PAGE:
If you haven't yet visited Carlton Draught's Big Ad Website, you should check it out. You will be asked to trust a Java Applet that helps play the ad in full screen. Then you see thousands of people in colored robes running across an Australian valley a la Lord of the Rings. People in primarily yellow robes led by a man on horseback running toward another group of people mostly in red robes. At least hundreds of people are really there in the camera shot. I don't doubt that computer graphics was used at some point to fill in the rest.
Doing some random browsing, I came across a concept device showcase from NEC, makers of random devices we see everywhere. Here are the two I thought had merit:
Soft-shell mobile phone, AKA tag:
Posted from Boing Boing (Sept 14th 2005):
Five things I’d ask every Supreme Court nominee if I sat on the Senate Judiciary Committee
Gallery 2 has been the topic of most news on gallery.menalto.com for a number of months now. The new version of this widely used web-based photo gallery software has introduced several radical changes. The most interesting is use of a database to serve images, completely hiding the location of photos from all users of the gallery, while still allowing access to these images via gallery-specific URLs.
This topic was broight to my mind by Paul Colligan and Alex Mandossian of Marketing Online Live, two guys that have a Podcast related to their Marketing Online magazine.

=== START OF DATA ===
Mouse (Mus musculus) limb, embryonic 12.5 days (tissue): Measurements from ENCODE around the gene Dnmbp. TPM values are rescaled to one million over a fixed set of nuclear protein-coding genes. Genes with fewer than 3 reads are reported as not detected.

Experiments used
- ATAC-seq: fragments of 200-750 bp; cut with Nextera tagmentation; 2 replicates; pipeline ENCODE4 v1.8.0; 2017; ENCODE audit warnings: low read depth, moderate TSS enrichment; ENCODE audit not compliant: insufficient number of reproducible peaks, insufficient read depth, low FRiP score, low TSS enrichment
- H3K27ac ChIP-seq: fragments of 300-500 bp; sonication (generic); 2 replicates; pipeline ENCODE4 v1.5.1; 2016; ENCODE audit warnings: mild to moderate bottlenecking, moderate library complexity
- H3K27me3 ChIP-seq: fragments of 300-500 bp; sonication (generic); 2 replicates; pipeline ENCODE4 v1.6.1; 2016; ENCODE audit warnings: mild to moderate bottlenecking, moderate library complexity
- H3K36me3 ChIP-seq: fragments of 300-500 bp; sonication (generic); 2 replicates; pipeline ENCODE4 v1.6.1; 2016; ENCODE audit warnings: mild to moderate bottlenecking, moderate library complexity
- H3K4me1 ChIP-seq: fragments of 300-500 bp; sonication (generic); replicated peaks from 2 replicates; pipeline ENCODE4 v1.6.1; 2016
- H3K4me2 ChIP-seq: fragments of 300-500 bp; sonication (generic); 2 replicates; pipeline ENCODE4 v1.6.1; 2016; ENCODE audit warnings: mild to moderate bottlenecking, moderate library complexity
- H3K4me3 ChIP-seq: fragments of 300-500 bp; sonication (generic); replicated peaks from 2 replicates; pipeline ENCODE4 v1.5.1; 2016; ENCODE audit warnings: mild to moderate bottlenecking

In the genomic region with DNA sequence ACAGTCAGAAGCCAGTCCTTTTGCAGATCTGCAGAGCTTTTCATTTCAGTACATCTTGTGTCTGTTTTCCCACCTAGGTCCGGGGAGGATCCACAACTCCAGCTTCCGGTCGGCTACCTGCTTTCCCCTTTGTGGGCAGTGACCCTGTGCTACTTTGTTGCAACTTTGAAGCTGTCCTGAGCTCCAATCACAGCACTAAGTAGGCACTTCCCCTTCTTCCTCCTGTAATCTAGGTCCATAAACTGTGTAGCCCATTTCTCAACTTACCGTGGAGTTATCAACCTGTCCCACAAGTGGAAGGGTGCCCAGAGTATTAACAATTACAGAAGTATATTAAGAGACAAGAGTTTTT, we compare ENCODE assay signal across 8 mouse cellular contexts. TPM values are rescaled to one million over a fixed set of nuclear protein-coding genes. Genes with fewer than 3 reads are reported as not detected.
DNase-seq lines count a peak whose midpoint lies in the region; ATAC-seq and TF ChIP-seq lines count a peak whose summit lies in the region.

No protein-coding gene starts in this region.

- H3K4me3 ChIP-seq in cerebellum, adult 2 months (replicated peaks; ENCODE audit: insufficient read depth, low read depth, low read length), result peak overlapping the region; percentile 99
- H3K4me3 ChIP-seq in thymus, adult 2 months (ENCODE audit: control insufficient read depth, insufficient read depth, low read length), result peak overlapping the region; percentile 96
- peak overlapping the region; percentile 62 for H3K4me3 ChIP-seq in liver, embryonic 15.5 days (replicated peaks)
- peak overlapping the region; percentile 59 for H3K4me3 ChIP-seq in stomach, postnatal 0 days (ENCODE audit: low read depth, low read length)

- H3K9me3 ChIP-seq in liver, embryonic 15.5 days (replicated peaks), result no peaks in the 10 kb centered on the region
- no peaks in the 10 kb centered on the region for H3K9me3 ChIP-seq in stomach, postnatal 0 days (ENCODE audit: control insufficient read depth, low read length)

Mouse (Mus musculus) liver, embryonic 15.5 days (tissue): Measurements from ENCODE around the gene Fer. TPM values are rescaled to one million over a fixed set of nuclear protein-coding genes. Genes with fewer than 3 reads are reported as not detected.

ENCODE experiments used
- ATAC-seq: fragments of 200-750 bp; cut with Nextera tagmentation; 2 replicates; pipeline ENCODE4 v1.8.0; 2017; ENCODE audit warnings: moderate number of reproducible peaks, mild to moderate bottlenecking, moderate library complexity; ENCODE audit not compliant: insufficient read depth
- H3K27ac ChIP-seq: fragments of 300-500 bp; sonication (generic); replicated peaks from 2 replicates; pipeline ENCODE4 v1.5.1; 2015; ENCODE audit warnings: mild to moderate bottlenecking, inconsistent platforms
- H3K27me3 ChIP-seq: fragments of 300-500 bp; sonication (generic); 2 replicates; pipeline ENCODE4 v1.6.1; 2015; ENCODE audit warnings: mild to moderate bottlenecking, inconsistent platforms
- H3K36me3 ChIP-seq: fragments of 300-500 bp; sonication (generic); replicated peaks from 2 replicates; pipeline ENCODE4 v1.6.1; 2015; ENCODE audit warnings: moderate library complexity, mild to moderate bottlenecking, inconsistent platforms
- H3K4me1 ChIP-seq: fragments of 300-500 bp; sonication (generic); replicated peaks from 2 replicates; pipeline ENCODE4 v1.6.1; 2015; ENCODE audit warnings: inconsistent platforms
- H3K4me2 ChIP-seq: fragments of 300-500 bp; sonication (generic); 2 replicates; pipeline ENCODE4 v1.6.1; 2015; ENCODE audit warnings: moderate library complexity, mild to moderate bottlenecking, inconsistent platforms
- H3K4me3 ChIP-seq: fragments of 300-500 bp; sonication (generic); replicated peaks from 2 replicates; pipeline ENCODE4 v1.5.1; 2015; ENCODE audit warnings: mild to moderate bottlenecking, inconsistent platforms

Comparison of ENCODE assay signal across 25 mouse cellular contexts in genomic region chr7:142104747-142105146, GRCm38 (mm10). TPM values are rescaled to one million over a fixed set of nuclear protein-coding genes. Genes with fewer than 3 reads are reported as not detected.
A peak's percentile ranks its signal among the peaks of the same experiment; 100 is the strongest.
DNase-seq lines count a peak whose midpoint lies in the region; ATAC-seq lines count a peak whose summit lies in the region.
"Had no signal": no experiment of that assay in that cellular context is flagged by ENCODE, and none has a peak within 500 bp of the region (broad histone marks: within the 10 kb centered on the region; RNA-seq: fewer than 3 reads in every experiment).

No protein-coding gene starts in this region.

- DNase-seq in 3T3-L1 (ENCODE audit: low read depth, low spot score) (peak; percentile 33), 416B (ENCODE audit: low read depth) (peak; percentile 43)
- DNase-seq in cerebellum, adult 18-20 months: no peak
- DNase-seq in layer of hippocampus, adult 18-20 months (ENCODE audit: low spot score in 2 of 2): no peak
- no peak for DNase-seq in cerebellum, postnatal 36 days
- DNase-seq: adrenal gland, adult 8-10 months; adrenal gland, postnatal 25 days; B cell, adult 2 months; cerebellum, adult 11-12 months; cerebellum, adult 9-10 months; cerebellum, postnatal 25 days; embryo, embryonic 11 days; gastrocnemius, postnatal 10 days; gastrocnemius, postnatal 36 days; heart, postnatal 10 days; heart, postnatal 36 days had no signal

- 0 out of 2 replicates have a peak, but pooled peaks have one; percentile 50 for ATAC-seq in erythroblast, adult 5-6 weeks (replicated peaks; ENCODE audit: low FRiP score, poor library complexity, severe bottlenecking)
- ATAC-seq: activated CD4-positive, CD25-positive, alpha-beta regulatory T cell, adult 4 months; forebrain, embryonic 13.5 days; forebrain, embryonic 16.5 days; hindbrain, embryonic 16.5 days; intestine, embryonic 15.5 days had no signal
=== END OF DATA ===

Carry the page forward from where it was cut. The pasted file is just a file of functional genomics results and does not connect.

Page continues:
iPods aside, ask anyone in the business or marketing world, 'What business is McDonald's in?', and they will reply, 'Real Estate'. Most people will say, 'I thought they sold hamburgers and plastic toys and... fruit.' Oh no, my unknowing friend, think about it:
Digg.com, for those of you who don’t know, is a social technology news website where users digg (vote) stories to promote them to the homepage. I believe 75 diggs will earn you coveted homepage status. Just for fun, go there and read 3 or 4 stories. Some are really geeky or funny, others are real news.
I read this news just a few days ago, and it seems like old news, but it is a viable topic for discussion. Google is obviously big daddy here, but other companies have been putting ads in feeds for quite some time now. Should feeds contain advertising? Is it profitable? Viable? Who benfits?
Posted from eWeek.com (May 17, 2005):
In late August, Toshiba admitted that talks to unify next-gen DVD formats had ceased. "It is regrettable but unavoidable that two formats will remain (on the market),"
I never had much faith in that unification.